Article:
Mycotoxin Testing



Mycotoxins are substances produced by molds that contaminate various agricultural commodities either before harvest or under post-harvest conditions. According to Food and Agriculture Organization (FAO), international trade in agricultural commodities such as wheat, rice, barley, corn, sorghum, soybeans, groundnuts, and oilseeds amounts to hundreds of millions of tons each year run a high risk of mycotoxin contamination. In fact, there is considerable opportunity for mold and mycotoxin contamination of agricultural commodities to take place throughout the food system – from production to distribution and transport – and this may lead to economic losses. Apart from the obvious losses of food and feed, there are losses caused by lower productivity and high costs of control measures throughout all levels of the supply chain. Do not let mycotoxin contamination hamper your business operations and expose your consumers to health hazards. We could help you optimize your quality control systems with our premium mycotoxin testing kits. Let us know about your mycotoxin testing concerns by giving us a call or e-mail. A member of our technical team will attend to you right away. According to FAO, the following are the most common mycotoxins found in the food supply chain

Aflatoxin is one of the most potent natural carcinogens known to man and has been linked to a wide variety of human health problems. The US FDA has established maximum allowable levels of total aflatoxin in food commodities at 20 parts per billion. The maximum level for milk products is even lower at 0. 5 parts per billion. Primarily Aspergillus species fungi produce aflatoxin.

Effects: 

  • Aflatoxin B1, and naturally occurring mixtures of aflatoxins,are identified as potent human carcinogens
  • Cause liver damage or cancer, decrease milk and egg production, immune suppression and interference with reproductive efficiency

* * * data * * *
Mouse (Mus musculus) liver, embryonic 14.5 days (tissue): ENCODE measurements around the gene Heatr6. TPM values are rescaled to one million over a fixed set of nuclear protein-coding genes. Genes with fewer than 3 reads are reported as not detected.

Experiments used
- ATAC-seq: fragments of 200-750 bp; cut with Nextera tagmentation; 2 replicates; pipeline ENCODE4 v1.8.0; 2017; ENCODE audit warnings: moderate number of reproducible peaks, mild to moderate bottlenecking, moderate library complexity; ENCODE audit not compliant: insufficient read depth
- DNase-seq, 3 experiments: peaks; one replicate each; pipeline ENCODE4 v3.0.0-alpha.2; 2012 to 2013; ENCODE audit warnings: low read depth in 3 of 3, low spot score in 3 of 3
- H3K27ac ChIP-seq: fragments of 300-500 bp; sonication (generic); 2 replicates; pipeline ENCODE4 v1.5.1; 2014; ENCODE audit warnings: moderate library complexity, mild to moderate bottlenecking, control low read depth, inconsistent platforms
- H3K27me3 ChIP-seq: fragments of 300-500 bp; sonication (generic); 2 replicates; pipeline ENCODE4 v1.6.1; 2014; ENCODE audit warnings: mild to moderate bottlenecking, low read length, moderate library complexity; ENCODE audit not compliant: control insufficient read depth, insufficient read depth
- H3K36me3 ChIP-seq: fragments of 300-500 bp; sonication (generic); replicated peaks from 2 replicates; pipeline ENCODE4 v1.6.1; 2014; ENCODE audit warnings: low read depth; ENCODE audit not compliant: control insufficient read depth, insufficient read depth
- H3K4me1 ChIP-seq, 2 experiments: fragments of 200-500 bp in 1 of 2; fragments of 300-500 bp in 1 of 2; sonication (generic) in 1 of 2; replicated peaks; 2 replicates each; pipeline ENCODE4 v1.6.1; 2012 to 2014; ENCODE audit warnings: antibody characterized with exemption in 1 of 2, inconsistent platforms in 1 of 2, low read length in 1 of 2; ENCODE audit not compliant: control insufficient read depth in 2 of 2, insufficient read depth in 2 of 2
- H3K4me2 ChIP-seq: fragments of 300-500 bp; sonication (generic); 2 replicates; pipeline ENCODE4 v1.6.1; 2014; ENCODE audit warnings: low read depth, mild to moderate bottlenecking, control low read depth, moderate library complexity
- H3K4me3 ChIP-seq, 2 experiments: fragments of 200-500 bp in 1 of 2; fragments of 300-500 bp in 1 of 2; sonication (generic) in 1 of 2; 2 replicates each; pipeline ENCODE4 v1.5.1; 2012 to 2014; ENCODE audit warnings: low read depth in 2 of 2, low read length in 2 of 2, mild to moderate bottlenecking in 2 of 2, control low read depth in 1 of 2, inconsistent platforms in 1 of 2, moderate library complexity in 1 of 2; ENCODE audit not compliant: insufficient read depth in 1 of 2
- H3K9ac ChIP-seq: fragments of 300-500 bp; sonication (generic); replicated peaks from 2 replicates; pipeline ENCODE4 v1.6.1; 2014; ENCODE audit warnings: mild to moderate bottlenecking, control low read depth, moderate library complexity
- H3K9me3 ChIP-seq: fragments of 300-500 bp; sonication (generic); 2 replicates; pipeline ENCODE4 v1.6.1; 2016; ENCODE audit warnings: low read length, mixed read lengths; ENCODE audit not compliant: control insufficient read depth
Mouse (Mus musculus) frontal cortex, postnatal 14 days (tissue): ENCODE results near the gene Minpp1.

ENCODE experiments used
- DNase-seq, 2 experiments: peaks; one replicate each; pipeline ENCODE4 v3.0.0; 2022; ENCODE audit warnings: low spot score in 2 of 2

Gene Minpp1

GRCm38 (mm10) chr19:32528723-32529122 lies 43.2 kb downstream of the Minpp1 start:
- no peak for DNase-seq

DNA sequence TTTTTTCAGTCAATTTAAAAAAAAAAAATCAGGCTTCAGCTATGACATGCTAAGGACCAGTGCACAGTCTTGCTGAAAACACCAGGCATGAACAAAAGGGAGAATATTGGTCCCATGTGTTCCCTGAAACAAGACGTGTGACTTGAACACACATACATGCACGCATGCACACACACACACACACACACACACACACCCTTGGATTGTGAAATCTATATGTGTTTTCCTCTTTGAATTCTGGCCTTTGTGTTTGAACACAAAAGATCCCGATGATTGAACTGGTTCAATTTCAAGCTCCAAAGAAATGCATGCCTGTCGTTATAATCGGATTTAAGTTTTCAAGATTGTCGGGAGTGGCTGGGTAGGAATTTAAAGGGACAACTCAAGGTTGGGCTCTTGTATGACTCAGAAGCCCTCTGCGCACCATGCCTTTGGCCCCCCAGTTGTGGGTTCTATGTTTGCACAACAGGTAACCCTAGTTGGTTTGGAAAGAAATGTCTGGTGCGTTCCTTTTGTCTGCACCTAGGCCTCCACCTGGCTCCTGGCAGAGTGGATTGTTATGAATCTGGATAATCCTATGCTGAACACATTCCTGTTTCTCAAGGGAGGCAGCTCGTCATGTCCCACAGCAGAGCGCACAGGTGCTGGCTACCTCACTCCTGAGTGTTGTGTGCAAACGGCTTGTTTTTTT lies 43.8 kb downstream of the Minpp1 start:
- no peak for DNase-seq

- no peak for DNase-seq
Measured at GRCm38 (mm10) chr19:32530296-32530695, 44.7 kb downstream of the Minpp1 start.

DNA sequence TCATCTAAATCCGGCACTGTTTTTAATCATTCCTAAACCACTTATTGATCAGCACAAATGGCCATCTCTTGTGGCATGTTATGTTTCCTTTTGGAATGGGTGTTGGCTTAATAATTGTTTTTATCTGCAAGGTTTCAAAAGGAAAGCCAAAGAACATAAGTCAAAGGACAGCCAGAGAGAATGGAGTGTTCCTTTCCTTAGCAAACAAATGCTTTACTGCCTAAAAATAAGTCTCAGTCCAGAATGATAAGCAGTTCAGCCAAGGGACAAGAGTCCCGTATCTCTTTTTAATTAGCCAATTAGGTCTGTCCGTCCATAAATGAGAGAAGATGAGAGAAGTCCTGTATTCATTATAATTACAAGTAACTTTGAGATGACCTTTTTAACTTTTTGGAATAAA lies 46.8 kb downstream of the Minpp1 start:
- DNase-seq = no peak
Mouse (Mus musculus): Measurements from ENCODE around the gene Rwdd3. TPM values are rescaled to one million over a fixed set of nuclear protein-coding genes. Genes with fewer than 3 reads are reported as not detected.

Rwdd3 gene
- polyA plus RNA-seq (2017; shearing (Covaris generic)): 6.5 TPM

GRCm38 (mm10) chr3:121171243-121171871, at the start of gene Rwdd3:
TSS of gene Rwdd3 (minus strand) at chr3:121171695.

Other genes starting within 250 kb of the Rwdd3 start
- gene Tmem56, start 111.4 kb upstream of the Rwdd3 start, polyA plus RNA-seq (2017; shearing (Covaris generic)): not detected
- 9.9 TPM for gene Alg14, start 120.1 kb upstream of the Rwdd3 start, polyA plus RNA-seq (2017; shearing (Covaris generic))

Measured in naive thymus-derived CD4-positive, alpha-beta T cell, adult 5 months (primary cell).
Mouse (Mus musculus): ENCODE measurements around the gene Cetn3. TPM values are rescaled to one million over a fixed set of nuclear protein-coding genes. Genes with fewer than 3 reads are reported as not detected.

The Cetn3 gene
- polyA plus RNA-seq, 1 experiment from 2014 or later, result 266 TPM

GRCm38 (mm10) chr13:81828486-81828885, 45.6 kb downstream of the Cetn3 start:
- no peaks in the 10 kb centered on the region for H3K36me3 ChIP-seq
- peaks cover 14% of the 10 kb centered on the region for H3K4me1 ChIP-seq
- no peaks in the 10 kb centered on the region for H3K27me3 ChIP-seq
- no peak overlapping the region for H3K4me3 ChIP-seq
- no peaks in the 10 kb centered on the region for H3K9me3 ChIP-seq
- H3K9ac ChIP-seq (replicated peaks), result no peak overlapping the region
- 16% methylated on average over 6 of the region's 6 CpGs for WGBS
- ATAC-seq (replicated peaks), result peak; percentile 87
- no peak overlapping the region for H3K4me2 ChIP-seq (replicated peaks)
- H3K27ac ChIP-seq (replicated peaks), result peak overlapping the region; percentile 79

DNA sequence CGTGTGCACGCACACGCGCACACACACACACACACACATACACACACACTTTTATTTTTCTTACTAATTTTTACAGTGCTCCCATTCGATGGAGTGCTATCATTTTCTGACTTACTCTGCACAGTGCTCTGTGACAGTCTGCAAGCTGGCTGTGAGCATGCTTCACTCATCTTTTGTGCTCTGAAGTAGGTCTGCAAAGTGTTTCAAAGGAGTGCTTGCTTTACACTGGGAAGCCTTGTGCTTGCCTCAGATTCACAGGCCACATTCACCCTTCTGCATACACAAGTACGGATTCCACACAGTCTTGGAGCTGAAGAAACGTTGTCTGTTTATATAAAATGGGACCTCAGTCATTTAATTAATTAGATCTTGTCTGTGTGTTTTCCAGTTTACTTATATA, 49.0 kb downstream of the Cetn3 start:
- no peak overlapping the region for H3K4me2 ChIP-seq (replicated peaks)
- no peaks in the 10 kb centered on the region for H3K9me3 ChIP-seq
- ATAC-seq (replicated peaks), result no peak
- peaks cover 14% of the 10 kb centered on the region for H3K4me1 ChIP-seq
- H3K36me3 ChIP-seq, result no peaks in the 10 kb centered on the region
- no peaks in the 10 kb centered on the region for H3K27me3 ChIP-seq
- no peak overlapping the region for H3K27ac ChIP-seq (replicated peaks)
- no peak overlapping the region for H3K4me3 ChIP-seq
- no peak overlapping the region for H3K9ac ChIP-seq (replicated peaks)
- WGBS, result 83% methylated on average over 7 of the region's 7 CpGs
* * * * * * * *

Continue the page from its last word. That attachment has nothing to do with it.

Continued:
source: http://www.mold-help.org/content/view/457/

Ochratoxin is primarily produced by species of Penicillium sp. and Aspergillus sp. It is commonly found in barley, wheat, corn, and other commodities. Ochratoxin may be present in conjunction with aflatoxin. The European Union (EU) has regulations for human food from 0.5 to 10 ppb depending on the commodity. 

Effects:

  • Kidney damage/ nephropathy
  • Reduction in growth and feed efficiency
  • Increased mortality

source: http://www.mold-help.org/content/view/457/

T-2 Toxin is a tricothecene produced by species of Fusarium sp. and is one of the more deadly toxins, its hydrolized form (HT-2) is proven to have the same effects. 

Effects:

  • If ingested in sufficient quantity, T-2/HT-2 toxins can severely damage the entire gastro-intestinal tract and cause rapid death due to internal hemorrhage. Visible lesions can be observed in the oral cavity of avian species
  • T-2/HT-2 toxins have been implicated in the human diseases alimentary toxic aleukia and pulmonary hemosiderosis.
  • Damage caused by T-2/HT-2 toxins is often permanent.

 

source: http://www.mold-help.org/content/view/457/

Fumonisin is a toxin associated with species of Fusarium sp. Fumonisin is commonly found in corn and corn-based products, as well as rice. US FDA and the European Union (EU) established an acceptable limit of 2 ppm for dry milled corn products.

Effects:

  • Linked to esophageal cancer in humans
  • Associated with pulmonary edema in pigs
  • Causes equine leukoencephalomalacia (liquefaction of the brain)

 

source: http://www.mold-help.org/content/view/457/

Zearalenone is also a mycotoxin produced by Fusarium sp. molds. Zearalenone toxin is similar in chemical structure to the female sex hormone estrogen and targets the reproductive organs. The US FDA has regulatory levels for Zearalenone set at less than 500 ppb while the European Union (EU) established an acceptable range of 20 to 200 ppb depending on the type of commodity. 

Effects:

  • When ingested, this causes estrogenic effects to pigs
  • Swollen vulvas, vaginal or rectal prolapses in pre-pubertal gilts
  • Enlarged uterus, swollen or twisted uterus, and shrunken ovaries
  • In boars, testes atrophy, enlarged mammary glands, and decreased fertility

 

source: http://www.mold-help.org/content/view/457/

Deoxynivalenol (DON), also known as Vomitoxin, is a tricothecene produced by several species of Fusariumsp. US FDA recommends that the maximum level for human consumption is at 1 ppm. For the European Union (EU), the regulatory level is at 200 to 1250 ppb. 

Effects:

  • DON has been associated with outbreaks of acute gastrointestinal illness in humans.
  • Reduction in feed consumption and weight gain are inversely proportional to concentration of DON.
  • High concentrations cause feed refusal and vomiting.

 

source: http://www.mold-help.org/content/view/457/

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